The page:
Limits...
mini spindles: A gene encoding a conserved microtubule-associated protein required for the integrity of the mitotic spindle in Drosophila.

Cullen CF, Deák P, Glover DM, Ohkura H - J. Cell Biol. (1999)

Bottom Line: Mutation in msps disrupts the structural integrity of the mitotic spindle, resulting in the formation of one or more small additional spindles in diploid cells.The msps gene encodes a 227-kD protein with high similarity to the vertebrate microtubule-associated proteins (MAPs), human TOGp and Xenopus XMAP215, and with limited similarity to the Dis1 and STU2 proteins from fission yeast and budding yeast.In the embryonic division cycles, Msps protein localizes to centrosomal regions at all mitotic stages, and spreads over the spindles during metaphase and anaphase.

View Article: PubMed Central - PubMed

Affiliation: Institute of Cell and Molecular Biology, The University of Edinburgh, Edinburgh EH9 3JR, United Kingdom.

ABSTRACT
We describe a new Drosophila gene, mini spindles (msps) identified in a cytological screen for mitotic mutant. Mutation in msps disrupts the structural integrity of the mitotic spindle, resulting in the formation of one or more small additional spindles in diploid cells. Nucleation of microtubules from centrosomes, metaphase alignment of chromosomes, or the focusing of spindle poles appears much less affected. The msps gene encodes a 227-kD protein with high similarity to the vertebrate microtubule-associated proteins (MAPs), human TOGp and Xenopus XMAP215, and with limited similarity to the Dis1 and STU2 proteins from fission yeast and budding yeast. Consistent with their sequence similarity, Msps protein also associates with microtubules in vitro. In the embryonic division cycles, Msps protein localizes to centrosomal regions at all mitotic stages, and spreads over the spindles during metaphase and anaphase. The absence of centrosomal staining in interphase of the cellularized embryos suggests that the interactions between Msps protein and microtubules or centrosomes may be regulated during the cell cycle.

Show MeSH

Related in: MedlinePlus

The Msps protein belongs to the dis1-TOG family. (a) Sequence comparison between Msps and human TOGp. Only identical residues are marked. Five putative cdc2 phosphorylation sites (S/TPXK/R) were identified in the COOH-terminal portion of the Msps protein (amino acids 1,564, 1,568, 1,803, 1,859, and 2,029). (b) Domain structure of members of the dis1-TOG family. From the top, human TOGp, D. melanogaster Msps, C. elegans ZYG-9, S. pombe Dis1, and S. cerevisiae STU2. Shaded boxes represent repeats (see c) common to all the dis1-TOG family. The COOH-terminal portions of the human and Drosophila proteins can be divided into two domains, one of which is also conserved in C. elegans protein, and the other found in Drosophila and vertebrates. (c) Amino acid sequences of the NH2-terminal repeats from the different proteins are aligned. Numbers in parentheses indicate the length of intervening amino acid sequences. The sequence of msps gene is available from GenBank/EMBL/DDBJ under accession number AJ249115.
© Copyright Policy
Related In: Results  -  Collection


getmorefigures.php?uid=PMC2169485&req=5

Figure 4: The Msps protein belongs to the dis1-TOG family. (a) Sequence comparison between Msps and human TOGp. Only identical residues are marked. Five putative cdc2 phosphorylation sites (S/TPXK/R) were identified in the COOH-terminal portion of the Msps protein (amino acids 1,564, 1,568, 1,803, 1,859, and 2,029). (b) Domain structure of members of the dis1-TOG family. From the top, human TOGp, D. melanogaster Msps, C. elegans ZYG-9, S. pombe Dis1, and S. cerevisiae STU2. Shaded boxes represent repeats (see c) common to all the dis1-TOG family. The COOH-terminal portions of the human and Drosophila proteins can be divided into two domains, one of which is also conserved in C. elegans protein, and the other found in Drosophila and vertebrates. (c) Amino acid sequences of the NH2-terminal repeats from the different proteins are aligned. Numbers in parentheses indicate the length of intervening amino acid sequences. The sequence of msps gene is available from GenBank/EMBL/DDBJ under accession number AJ249115.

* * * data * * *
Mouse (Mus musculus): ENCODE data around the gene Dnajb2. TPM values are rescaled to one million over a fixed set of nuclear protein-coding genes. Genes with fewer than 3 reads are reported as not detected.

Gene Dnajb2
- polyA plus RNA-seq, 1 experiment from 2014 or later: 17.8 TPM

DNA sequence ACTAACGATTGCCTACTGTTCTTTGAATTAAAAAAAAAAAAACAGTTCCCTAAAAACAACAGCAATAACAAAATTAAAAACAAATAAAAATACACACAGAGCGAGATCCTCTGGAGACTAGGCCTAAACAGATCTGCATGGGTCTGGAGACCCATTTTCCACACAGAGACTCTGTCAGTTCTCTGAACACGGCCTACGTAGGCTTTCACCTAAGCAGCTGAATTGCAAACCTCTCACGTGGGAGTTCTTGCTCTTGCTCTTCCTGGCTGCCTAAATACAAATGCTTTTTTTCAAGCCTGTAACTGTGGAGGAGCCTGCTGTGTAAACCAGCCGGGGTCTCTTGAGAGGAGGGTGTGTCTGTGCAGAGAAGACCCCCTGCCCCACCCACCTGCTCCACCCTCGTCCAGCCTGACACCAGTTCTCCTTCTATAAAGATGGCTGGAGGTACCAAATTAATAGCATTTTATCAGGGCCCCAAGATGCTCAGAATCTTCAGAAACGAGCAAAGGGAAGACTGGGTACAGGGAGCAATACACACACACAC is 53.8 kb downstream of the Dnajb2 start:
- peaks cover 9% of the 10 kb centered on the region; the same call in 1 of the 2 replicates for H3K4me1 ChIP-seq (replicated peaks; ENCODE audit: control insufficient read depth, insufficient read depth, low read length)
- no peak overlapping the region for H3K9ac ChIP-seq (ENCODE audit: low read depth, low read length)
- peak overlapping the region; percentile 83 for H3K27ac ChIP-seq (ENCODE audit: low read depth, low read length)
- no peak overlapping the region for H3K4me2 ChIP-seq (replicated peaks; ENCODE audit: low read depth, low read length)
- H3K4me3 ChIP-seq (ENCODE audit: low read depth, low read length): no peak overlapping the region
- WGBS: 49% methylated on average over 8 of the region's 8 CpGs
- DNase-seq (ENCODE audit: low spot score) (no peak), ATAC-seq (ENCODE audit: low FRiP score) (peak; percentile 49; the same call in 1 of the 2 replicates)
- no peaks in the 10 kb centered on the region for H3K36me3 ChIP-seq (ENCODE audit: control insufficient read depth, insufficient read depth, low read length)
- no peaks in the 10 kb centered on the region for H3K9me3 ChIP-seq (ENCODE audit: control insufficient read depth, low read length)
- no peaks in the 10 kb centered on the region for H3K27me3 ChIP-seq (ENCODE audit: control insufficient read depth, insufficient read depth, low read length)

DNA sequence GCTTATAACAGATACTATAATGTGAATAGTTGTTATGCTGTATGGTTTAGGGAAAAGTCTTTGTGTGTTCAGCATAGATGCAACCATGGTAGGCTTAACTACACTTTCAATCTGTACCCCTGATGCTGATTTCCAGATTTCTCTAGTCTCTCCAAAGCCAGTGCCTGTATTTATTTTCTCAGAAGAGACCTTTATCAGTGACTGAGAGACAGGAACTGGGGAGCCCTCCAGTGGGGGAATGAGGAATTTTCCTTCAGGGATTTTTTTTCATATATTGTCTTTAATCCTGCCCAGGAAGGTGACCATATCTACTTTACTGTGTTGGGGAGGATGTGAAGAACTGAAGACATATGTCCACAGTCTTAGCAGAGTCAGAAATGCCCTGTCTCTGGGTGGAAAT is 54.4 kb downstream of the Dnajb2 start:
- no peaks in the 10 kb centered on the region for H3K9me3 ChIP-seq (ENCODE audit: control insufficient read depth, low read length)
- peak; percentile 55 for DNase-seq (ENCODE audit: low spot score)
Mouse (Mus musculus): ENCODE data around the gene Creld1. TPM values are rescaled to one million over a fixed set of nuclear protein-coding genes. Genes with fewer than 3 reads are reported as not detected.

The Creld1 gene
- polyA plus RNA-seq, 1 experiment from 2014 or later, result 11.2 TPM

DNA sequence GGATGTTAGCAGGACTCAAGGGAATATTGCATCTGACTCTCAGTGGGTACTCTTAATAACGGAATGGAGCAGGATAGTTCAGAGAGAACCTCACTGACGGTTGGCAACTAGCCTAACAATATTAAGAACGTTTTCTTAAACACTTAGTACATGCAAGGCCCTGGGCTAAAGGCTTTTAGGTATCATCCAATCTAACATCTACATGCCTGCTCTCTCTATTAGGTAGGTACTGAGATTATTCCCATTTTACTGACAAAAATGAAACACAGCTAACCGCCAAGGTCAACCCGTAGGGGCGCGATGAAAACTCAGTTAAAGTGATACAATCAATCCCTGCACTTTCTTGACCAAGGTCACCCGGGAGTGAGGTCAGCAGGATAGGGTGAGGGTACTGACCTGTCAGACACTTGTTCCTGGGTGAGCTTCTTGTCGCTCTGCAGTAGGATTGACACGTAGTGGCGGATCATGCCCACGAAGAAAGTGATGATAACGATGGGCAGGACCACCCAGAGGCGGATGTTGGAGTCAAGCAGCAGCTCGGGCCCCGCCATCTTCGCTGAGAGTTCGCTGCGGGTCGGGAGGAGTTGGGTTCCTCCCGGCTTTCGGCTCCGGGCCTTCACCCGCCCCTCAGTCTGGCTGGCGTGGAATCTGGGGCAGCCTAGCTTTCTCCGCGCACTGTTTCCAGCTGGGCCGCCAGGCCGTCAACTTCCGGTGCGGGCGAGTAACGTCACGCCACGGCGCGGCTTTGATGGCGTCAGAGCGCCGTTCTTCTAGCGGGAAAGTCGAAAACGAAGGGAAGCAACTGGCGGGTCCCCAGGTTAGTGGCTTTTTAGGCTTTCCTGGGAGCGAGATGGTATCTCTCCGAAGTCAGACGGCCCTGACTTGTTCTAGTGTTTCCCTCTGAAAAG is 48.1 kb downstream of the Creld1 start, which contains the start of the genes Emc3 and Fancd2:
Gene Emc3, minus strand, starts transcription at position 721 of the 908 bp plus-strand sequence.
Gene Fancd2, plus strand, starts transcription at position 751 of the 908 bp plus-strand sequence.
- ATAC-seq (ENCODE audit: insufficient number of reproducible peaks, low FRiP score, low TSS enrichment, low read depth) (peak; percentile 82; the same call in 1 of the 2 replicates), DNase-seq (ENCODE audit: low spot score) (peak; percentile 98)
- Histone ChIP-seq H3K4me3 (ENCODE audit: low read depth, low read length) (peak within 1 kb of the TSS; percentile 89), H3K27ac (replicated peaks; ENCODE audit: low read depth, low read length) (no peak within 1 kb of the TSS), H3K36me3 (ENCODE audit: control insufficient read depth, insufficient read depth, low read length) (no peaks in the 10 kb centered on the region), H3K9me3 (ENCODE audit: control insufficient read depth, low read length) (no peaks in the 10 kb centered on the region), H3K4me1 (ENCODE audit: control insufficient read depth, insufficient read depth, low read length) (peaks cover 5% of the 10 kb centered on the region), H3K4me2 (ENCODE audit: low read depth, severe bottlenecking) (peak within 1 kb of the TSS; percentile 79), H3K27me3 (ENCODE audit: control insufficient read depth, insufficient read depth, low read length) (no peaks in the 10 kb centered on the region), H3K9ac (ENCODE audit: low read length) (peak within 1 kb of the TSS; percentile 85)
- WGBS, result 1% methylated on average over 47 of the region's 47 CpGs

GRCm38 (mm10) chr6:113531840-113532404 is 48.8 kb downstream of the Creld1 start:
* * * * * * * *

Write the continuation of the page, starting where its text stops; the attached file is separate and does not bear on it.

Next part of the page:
Mentions: The sequence of the msps gene predicts it to encode a protein of 2,050 amino acids, with an estimated molecular mass of 227 kD and an isoelectric point of 8.4. Database searches revealed that the entire region of the Msps protein has striking similarity to the human TOG protein (Charrasse et al. 1995, Charrasse et al. 1998; Fig. 4 a). Further analysis identified a family of proteins which share small regions of similarity. This family, which here we call the dis1-TOG family, consists of proteins encoded by Schizosaccharomyces pombe dis1 (Ohkura et al. 1988; Nabeshima et al. 1995), Saccharomyces cerevisiae STU2 (Wang and Huffaker, 1998), Caenorhabditis elegans zyg-9 (Wood et al. 1980; Mathews et al., 1998), Xenopus laevis XMAP215 (Gard and Kirschner 1987; Charrasse et al. 1998; the entire sequence not published), and human ch-TOG, all of which have been reported to have microtubule binding activity. The common signature among all members of the family is limited to four separate motifs within a repeated sequence unit (Fig. 4b and Fig. c). The repeats are each ∼200 amino acids long and tandemly arranged in the amino terminus with ∼100 residue spacers. Interestingly the two yeast proteins and the C. elegans ZYG-9 have only two repeats, while those from Drosophila and vertebrates have four.